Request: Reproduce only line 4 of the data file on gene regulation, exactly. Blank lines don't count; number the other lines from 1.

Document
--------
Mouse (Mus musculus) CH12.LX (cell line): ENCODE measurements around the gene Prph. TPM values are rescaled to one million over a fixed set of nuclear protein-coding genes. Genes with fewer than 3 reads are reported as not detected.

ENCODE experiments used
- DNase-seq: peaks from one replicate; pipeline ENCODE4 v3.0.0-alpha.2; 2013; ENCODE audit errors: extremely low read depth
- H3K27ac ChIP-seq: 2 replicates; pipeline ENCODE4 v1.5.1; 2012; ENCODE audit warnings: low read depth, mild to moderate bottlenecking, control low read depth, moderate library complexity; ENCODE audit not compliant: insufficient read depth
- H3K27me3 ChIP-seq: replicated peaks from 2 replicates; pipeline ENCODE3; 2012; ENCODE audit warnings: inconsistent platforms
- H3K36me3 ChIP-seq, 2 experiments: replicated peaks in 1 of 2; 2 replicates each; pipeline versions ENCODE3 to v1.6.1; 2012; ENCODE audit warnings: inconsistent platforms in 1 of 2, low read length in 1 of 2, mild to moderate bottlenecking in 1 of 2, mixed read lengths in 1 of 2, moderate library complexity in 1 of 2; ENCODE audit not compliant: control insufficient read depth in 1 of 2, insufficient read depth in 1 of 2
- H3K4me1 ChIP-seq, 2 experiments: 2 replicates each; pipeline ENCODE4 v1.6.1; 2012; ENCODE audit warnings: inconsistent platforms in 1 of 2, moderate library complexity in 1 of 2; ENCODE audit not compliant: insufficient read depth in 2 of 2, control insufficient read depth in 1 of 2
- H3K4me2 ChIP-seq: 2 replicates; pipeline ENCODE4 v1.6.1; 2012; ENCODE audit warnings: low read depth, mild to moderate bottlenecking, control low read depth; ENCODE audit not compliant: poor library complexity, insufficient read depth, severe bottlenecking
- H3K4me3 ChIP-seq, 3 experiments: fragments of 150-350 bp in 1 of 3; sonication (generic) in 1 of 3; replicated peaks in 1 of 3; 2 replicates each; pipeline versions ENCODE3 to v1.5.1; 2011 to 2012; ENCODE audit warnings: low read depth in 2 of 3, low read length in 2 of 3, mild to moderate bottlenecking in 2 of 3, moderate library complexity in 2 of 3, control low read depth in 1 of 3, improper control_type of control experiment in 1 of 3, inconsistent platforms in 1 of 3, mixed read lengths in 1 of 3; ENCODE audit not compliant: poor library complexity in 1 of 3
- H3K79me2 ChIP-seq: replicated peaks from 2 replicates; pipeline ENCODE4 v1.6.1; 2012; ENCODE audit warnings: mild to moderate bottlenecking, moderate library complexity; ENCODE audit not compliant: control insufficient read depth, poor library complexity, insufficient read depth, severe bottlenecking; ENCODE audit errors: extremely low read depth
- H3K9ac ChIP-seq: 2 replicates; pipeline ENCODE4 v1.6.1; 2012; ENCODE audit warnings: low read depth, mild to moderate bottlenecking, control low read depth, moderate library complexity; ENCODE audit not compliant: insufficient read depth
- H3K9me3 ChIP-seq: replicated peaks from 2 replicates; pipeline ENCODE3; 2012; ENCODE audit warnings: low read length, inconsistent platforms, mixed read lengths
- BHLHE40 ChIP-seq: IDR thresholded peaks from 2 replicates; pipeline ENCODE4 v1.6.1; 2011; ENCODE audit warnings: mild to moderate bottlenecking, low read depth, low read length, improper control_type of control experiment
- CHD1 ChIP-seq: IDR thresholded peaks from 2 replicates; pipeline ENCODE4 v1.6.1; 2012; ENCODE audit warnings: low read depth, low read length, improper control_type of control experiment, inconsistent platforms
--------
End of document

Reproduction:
- H3K27ac ChIP-seq: 2 replicates; pipeline ENCODE4 v1.5.1; 2012; ENCODE audit warnings: low read depth, mild to moderate bottlenecking, control low read depth, moderate library complexity; ENCODE audit not compliant: insufficient read depth